Many of us drive across the local bridges on a daily basis, whether going to work, school or leisure, without a second thought to when they were built or what condition they might be in today. Pinellas County government, however, is taking into consideration the aging infrastructure of local bridges and working toward a solution for improvement.
“We have a systematic rating for bridges in Pinellas County, which we monitor pretty closely,” says Mary Burrell, Public Information Manager for Pinellas County
Burrell says two bridges in particular are on the county’s radar: San Martin Boulevard Bridge in St. Petersburg
, and the Dunedin
Causeway. Both bridges were built in the early 1960s, with life expectancy of about 50 years. Now that time is running out, it is time to address the aging spans.
“The San Martin bridge has some structural rating deficiencies that warrant it being evaluated for future considerations, she says. “It has been rehabilitated over the years and now it is time to decide whether rehab or replacement is warranted.”
Burrell goes on to say that while there are rating deficiencies, construction on the bridge would be no sooner than 2018 due to a lack of funding.
“We are in the study phase, it’s an 18-month study, and the purpose of that is to seek funding from the highway administration. We currently have what could be considered matching funds from ‘Penny from Pinellas’ county funding for fiscal year 2018 and 2019, which is very much predicated on our ability to obtain matching funds from federal highway administrations.”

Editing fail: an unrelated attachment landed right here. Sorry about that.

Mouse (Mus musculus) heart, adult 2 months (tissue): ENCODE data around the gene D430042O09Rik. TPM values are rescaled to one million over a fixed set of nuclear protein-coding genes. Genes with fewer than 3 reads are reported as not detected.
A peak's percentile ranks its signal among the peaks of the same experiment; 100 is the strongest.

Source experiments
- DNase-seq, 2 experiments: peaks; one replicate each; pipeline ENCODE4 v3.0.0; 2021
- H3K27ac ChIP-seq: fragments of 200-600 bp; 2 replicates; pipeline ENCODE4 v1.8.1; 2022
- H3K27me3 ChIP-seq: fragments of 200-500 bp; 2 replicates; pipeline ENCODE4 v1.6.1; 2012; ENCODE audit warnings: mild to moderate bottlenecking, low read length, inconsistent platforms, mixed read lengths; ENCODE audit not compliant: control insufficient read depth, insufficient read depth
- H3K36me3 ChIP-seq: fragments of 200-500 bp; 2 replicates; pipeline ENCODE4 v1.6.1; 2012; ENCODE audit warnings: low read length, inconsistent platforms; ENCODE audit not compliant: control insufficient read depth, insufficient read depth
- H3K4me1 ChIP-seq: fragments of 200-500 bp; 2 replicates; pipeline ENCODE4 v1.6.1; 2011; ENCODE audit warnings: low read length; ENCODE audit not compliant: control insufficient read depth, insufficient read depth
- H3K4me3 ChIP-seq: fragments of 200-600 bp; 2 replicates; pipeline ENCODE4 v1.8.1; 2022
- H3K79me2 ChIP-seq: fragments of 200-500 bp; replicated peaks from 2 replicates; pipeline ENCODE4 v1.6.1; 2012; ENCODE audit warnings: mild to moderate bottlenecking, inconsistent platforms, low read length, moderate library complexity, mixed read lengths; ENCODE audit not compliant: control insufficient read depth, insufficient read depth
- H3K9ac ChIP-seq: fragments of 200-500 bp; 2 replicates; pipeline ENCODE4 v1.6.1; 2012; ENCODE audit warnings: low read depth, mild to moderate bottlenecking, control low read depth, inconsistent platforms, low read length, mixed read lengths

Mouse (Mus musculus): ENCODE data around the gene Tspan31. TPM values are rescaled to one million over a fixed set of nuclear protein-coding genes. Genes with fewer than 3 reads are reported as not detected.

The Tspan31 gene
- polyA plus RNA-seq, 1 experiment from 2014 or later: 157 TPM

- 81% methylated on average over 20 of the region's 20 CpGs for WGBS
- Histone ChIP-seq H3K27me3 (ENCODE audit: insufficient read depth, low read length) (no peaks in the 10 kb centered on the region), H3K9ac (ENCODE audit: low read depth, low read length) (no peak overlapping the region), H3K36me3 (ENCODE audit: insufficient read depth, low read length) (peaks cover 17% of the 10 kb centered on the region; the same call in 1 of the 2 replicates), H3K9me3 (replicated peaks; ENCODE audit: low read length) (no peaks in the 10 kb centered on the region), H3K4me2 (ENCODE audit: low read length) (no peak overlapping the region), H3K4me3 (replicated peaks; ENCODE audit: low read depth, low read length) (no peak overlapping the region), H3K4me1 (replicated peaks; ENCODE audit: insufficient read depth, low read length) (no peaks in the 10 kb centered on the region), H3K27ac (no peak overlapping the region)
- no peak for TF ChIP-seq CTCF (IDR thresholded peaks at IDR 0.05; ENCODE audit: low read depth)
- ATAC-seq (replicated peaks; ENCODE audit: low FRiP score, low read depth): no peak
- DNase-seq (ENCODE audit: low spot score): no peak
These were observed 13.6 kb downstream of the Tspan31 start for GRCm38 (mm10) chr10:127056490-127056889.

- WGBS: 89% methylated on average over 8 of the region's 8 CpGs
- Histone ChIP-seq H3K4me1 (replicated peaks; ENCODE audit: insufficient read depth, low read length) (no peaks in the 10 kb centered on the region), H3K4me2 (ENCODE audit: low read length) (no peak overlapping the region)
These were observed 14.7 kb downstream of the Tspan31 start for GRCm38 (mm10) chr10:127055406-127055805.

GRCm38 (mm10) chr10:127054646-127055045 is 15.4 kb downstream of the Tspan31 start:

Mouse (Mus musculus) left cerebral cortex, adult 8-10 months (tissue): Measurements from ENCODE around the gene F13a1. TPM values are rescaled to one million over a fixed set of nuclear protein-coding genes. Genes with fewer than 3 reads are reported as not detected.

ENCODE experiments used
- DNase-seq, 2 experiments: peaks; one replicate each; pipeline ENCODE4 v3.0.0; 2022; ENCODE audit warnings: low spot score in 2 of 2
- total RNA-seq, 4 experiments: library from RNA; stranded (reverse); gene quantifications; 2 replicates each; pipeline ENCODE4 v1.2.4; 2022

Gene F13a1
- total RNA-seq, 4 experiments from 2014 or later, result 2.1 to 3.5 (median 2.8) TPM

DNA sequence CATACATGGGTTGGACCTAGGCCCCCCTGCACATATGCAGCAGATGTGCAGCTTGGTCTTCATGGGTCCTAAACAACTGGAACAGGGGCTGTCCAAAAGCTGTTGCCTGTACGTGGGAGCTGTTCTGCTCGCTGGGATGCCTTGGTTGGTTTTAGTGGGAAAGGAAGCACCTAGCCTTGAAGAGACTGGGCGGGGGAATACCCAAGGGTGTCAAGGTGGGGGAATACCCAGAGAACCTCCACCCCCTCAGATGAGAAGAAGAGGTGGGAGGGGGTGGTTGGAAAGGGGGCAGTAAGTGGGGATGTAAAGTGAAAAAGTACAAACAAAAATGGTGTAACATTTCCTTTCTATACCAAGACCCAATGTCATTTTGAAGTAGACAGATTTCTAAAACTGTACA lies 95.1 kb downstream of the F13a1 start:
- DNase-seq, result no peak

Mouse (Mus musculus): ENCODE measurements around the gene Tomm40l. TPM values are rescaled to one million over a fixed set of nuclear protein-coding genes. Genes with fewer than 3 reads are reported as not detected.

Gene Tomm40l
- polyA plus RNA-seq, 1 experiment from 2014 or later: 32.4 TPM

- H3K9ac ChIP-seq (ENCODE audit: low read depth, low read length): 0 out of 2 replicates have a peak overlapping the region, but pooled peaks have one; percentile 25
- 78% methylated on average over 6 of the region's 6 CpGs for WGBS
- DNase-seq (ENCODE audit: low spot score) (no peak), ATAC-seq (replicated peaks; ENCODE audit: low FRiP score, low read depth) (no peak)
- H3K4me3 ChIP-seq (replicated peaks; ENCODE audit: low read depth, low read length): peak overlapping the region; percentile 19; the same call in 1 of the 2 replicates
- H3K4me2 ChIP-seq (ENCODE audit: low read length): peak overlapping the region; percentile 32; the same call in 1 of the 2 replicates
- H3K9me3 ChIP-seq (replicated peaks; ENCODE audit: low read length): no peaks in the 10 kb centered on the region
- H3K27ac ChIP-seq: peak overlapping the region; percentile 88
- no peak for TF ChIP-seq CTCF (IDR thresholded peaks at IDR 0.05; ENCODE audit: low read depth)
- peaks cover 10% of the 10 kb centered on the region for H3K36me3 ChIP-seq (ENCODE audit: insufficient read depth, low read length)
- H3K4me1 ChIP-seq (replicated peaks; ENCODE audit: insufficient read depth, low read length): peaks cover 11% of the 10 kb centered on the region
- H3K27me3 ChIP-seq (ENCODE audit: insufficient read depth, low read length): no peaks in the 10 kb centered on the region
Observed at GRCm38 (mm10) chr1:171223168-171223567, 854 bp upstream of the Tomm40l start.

As for the Dunedin Causeway, it is going through the same process, although Burrell says it is moving approximately six months ahead.
“With the new technology available today, we are shooting for a life expectancy of about 75 years, compared to 50 as when these bridges were built,” she says. “The bridges are safe, there are just some ratings that warrant it to be in our radar, and make sure we have funding in place when timing is appropriate.”